Captain Toad, the Mario universe’s lovable explorer, headlined his own spin-off, Captain Toad: Treasure Tracker, which built upon his playstyle in 3D World. Reaffirming the series’ affinity for deep lore, Treasure Tracker’s ending transitions into 3D World’s opening. However, a different ending was considered during development.
A Rosalina costume was among the many Mario can don in Super Mario Maker for the Wii U, and she participated as one of his guests in Mario & Sonic at the Rio 2016 Olympic Games for the Wii U and 3DS. She evidently observed the previous competitions from her home, and she finally descended to join the fun. She only entered the Rhythmic Gymnastics event, however.
Furthermore, the multiplatform Mini Mario & Friends: amiibo Challenge introduced a Mini Rosalina. If you own a Rosalina amiibo and have yet to tire of the Minis’ mischief, you could command a Mini Rosalina across the Gravity Galaxy. In line with her namesake’s 3D World appearance, Mini Rosalina is a proficient jumper.
It’s common for the latest mainline Mario titles to influence the spin-offs, and Camelot wanted someone from Galaxy in Mario Tennis Open. Rosalina was on the list of potential entrants, but they ultimately settled on a yellow Luma. Regardless, the Galaxy Arena court was included alongside the star, and its theme should recall fond, comforting memories.
Later, Rosalina was a downloadable character in Mario Golf: World Tour, and a default member of the cast in Mario Tennis: Ultra Smash. She’s classified as a Power-type character in the latter, and she also happens to be the first female Power-type in the series.
As of this writing, Mario Party: Star Rush is Rosalina’s latest appearance. So, what’s next for her? Well, she missed Mario’s mobile debut, Super Mario Run. The Switch’s Super Mario Odyssey is the next mainline title, though so far only Mario, Peach, and Bowser are confirmed to return for it. Nevertheless, I’ll continue to play as her in Mario Kart 8 Deluxe, and, if I buy it, I’ll try to play as her in Mario Sports Superstars.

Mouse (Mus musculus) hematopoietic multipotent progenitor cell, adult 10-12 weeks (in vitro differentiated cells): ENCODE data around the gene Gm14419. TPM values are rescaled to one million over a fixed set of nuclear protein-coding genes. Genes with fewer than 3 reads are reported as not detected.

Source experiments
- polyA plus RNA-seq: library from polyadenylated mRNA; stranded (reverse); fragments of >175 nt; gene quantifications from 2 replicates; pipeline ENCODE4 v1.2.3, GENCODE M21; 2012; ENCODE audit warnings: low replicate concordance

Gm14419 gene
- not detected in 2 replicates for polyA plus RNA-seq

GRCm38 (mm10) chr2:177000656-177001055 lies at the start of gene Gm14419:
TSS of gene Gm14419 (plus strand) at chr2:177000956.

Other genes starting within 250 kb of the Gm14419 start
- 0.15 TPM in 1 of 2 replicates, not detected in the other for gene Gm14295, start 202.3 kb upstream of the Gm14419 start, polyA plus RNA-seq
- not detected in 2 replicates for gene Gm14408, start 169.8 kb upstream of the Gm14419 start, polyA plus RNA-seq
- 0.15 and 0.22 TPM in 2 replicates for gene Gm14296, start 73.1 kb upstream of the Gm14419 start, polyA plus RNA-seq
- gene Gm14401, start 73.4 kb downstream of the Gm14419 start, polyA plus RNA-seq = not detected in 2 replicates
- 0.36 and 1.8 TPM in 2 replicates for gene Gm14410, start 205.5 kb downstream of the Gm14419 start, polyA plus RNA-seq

Rosalina’s prominence is relatively recent – 2013, specifically, with the one-two-three combo of her 3D World, Smash, and Mario Kart 8 reveals – but she’s affirmed her status as a Mario mainstay, even if she’s only been in about 20 games. Additionally, Rosalina appeared in the Super Mario-Kun manga, and merchandise has been made in her likeness, including two amiibo. Nintendo even featured her two years ago in honor of Women’s History Month.
Rosalina will continue to make appearances going forward, and perhaps she’ll achieve the star power to headline her own game someday.
So, what’re my thoughts on Rosalina?
How did she obtain the lofty honor of being my favorite Mario character? The primary reason is because she represents Super Mario Galaxy and Super Mario Galaxy 2. Both titles achieved new highs for the plumber and I’m a fan of them.
Rosalina cannot be divorced from those two games. As noted, she represents the duology’s personality, imagery, and audio. Basically, when I see Rosalina, I recall the great times I had exploring space. Conversely, my feelings towards Sunshine helped instill a dislike of Bowser Jr. While I did eventually warm up to Bowser’s favorite kid, it took years of disassociation with Sunshine for me to do so.